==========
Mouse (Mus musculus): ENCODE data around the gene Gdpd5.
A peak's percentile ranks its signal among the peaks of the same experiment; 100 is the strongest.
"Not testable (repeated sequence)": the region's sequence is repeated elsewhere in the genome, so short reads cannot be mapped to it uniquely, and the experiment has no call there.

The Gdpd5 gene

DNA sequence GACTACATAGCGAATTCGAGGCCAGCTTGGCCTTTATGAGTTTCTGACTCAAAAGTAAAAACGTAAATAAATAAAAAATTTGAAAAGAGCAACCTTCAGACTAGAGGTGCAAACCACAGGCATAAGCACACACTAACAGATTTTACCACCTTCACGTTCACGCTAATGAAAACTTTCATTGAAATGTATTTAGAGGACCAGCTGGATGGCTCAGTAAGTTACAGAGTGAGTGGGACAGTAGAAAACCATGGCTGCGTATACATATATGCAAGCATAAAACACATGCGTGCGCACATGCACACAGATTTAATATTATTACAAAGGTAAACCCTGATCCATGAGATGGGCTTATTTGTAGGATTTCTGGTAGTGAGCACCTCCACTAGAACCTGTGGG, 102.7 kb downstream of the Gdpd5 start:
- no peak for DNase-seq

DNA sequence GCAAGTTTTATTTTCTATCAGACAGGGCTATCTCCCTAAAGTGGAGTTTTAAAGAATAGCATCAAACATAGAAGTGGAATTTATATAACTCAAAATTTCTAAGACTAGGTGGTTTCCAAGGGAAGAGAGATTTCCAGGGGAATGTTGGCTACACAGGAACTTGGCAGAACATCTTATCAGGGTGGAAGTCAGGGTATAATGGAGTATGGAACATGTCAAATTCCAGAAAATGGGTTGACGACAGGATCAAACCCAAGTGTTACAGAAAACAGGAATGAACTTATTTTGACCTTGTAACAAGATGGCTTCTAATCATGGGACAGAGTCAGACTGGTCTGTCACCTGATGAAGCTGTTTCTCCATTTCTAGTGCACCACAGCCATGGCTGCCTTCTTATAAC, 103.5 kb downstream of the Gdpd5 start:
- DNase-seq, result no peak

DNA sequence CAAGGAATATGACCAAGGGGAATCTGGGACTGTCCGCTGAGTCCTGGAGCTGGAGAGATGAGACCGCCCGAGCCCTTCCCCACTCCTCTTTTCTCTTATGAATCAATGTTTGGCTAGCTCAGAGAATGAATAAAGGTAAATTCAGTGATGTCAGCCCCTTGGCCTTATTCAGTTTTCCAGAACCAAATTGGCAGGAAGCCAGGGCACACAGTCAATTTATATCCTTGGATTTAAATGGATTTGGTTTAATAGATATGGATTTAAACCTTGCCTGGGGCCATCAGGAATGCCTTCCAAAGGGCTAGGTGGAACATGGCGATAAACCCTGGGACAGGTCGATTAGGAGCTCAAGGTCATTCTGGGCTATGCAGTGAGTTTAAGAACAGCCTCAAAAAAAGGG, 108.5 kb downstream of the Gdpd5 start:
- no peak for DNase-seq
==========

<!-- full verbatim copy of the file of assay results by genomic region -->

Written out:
Mouse (Mus musculus): ENCODE data around the gene Gdpd5.
A peak's percentile ranks its signal among the peaks of the same experiment; 100 is the strongest.
"Not testable (repeated sequence)": the region's sequence is repeated elsewhere in the genome, so short reads cannot be mapped to it uniquely, and the experiment has no call there.

The Gdpd5 gene

DNA sequence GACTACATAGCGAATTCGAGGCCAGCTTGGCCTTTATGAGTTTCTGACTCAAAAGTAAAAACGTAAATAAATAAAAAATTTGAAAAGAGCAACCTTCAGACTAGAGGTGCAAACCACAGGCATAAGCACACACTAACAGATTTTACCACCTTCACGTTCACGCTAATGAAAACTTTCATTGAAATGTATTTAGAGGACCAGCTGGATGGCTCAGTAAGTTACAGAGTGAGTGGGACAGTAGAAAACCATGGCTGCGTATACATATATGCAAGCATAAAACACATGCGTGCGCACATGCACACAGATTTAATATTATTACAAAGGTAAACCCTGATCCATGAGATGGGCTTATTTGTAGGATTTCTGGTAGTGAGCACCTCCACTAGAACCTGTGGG, 102.7 kb downstream of the Gdpd5 start:
- no peak for DNase-seq

DNA sequence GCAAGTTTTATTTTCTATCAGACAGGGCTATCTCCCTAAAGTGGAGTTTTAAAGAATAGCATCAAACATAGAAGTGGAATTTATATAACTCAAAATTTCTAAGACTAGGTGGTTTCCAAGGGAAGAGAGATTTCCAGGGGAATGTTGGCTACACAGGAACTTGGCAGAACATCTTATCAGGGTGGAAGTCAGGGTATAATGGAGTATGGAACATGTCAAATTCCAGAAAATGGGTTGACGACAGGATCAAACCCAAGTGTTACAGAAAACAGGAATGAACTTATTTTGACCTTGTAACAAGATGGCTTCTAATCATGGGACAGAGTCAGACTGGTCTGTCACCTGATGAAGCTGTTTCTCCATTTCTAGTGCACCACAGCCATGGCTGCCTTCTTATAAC, 103.5 kb downstream of the Gdpd5 start:
- DNase-seq, result no peak

DNA sequence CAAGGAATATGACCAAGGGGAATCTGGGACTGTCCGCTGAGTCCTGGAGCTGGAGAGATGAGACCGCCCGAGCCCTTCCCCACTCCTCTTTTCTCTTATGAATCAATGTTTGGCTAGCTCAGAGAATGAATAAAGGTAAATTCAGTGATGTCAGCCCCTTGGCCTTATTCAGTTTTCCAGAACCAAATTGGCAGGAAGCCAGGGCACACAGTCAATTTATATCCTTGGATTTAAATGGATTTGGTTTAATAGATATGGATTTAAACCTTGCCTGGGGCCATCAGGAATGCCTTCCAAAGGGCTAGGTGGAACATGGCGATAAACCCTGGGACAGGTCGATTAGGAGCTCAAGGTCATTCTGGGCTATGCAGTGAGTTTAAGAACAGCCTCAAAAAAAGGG, 108.5 kb downstream of the Gdpd5 start:
- no peak for DNase-seq